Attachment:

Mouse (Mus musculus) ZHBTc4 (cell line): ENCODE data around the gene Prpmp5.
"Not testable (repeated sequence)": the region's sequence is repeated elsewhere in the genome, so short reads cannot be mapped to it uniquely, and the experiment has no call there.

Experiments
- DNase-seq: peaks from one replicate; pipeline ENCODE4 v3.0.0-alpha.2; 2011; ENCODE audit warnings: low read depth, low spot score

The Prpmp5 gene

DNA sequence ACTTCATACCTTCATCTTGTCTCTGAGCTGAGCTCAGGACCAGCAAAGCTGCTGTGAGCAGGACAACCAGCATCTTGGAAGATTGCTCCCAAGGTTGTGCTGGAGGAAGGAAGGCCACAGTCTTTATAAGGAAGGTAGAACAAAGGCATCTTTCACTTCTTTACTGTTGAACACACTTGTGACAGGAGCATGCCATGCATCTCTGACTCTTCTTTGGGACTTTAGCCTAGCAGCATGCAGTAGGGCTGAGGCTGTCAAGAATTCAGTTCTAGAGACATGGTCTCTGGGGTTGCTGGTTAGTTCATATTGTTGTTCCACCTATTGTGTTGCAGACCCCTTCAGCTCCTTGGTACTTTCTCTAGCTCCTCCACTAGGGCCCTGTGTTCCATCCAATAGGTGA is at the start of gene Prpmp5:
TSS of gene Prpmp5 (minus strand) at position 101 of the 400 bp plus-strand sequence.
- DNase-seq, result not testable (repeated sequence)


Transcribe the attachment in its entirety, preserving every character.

Mouse (Mus musculus) ZHBTc4 (cell line): ENCODE data around the gene Prpmp5.
"Not testable (repeated sequence)": the region's sequence is repeated elsewhere in the genome, so short reads cannot be mapped to it uniquely, and the experiment has no call there.

Experiments
- DNase-seq: peaks from one replicate; pipeline ENCODE4 v3.0.0-alpha.2; 2011; ENCODE audit warnings: low read depth, low spot score

The Prpmp5 gene

DNA sequence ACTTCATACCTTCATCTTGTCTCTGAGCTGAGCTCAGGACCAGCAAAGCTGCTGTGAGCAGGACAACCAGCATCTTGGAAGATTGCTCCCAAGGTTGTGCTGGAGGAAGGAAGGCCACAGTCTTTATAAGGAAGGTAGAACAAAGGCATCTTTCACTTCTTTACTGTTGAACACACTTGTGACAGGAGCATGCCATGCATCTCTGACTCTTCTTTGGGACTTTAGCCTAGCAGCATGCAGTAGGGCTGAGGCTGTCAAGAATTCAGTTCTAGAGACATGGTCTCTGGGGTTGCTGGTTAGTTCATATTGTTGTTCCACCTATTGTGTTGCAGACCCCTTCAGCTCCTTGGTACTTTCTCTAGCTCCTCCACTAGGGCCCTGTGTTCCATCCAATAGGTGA is at the start of gene Prpmp5:
TSS of gene Prpmp5 (minus strand) at position 101 of the 400 bp plus-strand sequence.
- DNase-seq, result not testable (repeated sequence)